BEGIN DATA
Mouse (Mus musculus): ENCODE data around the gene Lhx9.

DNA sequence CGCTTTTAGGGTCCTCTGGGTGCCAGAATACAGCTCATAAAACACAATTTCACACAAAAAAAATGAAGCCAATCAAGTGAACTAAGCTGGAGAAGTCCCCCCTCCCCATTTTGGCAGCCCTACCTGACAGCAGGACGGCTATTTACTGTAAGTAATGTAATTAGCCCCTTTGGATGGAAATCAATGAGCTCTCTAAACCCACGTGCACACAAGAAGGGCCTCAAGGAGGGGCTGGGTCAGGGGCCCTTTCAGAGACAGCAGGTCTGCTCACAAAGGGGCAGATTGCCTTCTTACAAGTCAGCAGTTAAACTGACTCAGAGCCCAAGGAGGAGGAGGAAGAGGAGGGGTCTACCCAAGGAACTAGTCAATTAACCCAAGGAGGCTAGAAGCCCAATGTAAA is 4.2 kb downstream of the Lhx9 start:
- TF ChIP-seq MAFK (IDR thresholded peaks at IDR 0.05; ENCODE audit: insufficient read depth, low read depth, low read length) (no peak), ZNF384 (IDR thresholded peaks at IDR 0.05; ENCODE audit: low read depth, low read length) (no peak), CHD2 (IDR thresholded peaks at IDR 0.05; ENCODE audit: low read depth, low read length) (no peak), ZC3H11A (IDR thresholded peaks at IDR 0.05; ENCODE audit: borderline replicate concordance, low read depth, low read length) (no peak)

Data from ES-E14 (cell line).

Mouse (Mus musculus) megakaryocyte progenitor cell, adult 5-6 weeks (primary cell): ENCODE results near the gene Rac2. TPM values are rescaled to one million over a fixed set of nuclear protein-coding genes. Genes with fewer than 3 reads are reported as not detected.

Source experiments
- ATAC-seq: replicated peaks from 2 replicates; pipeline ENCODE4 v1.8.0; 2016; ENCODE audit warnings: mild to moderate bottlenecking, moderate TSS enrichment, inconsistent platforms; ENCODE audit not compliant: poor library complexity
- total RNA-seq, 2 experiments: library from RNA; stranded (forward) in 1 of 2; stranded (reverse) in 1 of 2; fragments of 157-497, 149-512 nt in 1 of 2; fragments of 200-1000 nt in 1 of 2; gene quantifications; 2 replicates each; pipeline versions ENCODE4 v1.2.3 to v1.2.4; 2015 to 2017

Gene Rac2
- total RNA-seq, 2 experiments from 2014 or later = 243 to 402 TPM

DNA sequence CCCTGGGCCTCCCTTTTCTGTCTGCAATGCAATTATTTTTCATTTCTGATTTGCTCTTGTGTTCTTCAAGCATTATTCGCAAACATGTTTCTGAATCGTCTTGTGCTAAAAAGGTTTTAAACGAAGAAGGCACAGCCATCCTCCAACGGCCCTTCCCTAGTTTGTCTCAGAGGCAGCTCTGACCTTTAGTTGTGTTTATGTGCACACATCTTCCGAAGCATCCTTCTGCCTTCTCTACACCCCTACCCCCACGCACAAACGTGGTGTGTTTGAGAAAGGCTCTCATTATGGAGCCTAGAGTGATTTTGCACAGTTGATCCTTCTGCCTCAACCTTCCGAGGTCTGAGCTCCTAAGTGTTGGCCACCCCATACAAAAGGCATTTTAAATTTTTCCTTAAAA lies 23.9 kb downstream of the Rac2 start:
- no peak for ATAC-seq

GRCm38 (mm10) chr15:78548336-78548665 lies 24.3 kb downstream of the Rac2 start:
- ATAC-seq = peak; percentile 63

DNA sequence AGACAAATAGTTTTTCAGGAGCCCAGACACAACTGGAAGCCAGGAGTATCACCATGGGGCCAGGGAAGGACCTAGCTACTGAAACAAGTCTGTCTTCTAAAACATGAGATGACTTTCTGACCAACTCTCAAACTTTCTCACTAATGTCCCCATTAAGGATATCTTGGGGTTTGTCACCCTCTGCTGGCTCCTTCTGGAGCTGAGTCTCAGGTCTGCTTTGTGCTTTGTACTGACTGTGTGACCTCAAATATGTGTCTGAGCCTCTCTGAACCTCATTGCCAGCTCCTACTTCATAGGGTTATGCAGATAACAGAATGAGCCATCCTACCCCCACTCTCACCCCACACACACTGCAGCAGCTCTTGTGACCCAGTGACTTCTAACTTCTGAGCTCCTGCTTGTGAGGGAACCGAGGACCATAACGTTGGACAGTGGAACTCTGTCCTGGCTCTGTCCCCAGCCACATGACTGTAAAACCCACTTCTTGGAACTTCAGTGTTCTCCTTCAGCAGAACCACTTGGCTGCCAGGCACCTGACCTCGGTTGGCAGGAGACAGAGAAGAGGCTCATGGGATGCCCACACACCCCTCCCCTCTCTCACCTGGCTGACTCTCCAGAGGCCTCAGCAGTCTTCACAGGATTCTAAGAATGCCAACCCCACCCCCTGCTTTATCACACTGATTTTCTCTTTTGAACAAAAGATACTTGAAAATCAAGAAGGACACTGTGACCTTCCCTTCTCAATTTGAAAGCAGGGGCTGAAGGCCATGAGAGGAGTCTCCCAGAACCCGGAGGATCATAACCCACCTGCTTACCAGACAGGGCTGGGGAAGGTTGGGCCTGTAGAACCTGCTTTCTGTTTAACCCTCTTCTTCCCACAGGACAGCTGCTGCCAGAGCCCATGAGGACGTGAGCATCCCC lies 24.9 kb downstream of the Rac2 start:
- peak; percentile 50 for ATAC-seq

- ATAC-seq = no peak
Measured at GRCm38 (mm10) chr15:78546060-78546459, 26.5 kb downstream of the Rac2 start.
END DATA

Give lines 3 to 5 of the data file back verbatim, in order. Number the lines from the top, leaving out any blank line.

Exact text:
- TF ChIP-seq MAFK (IDR thresholded peaks at IDR 0.05; ENCODE audit: insufficient read depth, low read depth, low read length) (no peak), ZNF384 (IDR thresholded peaks at IDR 0.05; ENCODE audit: low read depth, low read length) (no peak), CHD2 (IDR thresholded peaks at IDR 0.05; ENCODE audit: low read depth, low read length) (no peak), ZC3H11A (IDR thresholded peaks at IDR 0.05; ENCODE audit: borderline replicate concordance, low read depth, low read length) (no peak)

Data from ES-E14 (cell line).

Mouse (Mus musculus) megakaryocyte progenitor cell, adult 5-6 weeks (primary cell): ENCODE results near the gene Rac2. TPM values are rescaled to one million over a fixed set of nuclear protein-coding genes. Genes with fewer than 3 reads are reported as not detected.